The same panel, which also included judges Carolyn Dineen King and Kurt Engelhardt, cited the Texas ruling in a separate order in favor of horseracing interests and regulators challenging HISA in a different case.

The chair of the horseracing authority’s board of directors said it would ask for further court review. Friday’s ruling could be appealed to the full 5th Circuit court of the Supreme Court.

“If today’s ruling were to stand, it would not go into effect until January 10, 2023 at the earliest,” Charles Scheeler said in an email. “We are focused on continuing our critical work to protect the safety and integrity of Thoroughbred racing, including the launch of HISA’s Anti-Doping and Medication Control Program on January 1, 2023.”

The ruling was criticized by Marty Irby, executive director of the Animal Wellness Action organization. “Over the course of three Congresses, the most brilliant legal minds on Capitol Hill addressed the Horseracing Integrity and Safety Act’s constitutionality and ultimately decided that the Federal Trade Commission’s limited oversight was sufficient,” Irby said in an email.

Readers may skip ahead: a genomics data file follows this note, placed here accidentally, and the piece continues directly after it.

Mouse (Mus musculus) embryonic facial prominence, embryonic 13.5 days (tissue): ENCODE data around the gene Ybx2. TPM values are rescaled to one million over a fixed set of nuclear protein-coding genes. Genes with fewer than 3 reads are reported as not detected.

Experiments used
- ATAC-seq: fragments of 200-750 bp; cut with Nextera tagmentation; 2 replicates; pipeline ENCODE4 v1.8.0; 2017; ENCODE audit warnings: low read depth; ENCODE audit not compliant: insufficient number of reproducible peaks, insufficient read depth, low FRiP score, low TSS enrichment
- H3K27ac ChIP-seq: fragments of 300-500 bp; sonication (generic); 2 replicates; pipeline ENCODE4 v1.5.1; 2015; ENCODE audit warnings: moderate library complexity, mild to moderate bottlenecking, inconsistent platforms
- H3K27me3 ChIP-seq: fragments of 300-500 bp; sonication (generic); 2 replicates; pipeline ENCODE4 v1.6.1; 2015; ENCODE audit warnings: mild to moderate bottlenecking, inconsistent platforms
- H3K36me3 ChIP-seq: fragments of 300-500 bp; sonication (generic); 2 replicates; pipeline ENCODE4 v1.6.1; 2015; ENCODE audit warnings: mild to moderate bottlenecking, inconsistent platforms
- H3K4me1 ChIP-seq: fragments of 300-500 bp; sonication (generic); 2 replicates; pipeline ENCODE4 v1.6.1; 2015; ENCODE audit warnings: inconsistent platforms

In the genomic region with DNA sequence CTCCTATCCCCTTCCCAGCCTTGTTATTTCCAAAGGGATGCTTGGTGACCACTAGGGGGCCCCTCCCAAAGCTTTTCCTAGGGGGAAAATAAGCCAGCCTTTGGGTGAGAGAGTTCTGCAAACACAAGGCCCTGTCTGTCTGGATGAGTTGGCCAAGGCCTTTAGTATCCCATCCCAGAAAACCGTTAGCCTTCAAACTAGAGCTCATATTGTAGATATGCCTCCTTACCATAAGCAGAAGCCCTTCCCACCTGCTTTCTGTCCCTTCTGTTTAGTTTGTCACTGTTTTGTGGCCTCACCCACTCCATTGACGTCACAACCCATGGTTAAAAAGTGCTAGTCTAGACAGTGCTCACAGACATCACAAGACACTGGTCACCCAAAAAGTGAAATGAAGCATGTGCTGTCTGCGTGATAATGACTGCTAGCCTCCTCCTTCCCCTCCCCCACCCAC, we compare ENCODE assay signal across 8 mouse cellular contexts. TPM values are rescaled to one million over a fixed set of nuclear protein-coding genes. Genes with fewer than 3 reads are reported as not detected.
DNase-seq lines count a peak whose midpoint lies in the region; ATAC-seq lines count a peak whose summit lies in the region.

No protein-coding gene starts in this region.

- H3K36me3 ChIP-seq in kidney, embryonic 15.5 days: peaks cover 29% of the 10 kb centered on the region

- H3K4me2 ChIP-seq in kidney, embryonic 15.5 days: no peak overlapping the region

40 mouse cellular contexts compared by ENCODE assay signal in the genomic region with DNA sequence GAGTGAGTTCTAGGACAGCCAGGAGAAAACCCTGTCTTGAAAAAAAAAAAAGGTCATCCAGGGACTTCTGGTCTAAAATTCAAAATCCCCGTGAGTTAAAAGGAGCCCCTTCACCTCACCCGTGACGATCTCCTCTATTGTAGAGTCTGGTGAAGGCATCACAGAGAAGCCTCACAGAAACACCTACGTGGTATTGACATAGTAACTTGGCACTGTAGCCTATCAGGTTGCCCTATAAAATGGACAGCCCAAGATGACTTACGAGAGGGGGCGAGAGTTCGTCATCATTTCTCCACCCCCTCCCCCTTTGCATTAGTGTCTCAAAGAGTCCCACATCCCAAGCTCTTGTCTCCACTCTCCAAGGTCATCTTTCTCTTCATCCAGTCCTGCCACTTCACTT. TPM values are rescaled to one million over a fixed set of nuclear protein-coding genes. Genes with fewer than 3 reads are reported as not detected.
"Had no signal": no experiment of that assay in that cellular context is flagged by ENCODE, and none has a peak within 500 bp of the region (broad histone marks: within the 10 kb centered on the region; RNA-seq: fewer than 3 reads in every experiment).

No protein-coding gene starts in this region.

Among the subjects covered by the authority’s rules and enforcement were jockey safety (including a national concussion protocol), the riding crop and how often riders can use it during a race, racetrack accreditation, and the reporting of training and veterinary records.

Animal rights groups, who supported the law, pointed to scandals in the industry involving medication and the treatment of horses.

Duncan wrote that in declaring HISA unconstitutional, “we do not question Congress’s judgment about problems in the horseracing industry. That political call falls outside our lane.”

Louisiana Attorney General Jeff Landry, hailed the ruling on Twitter, calling HISA a “federal takeover of Louisiana horse racing.”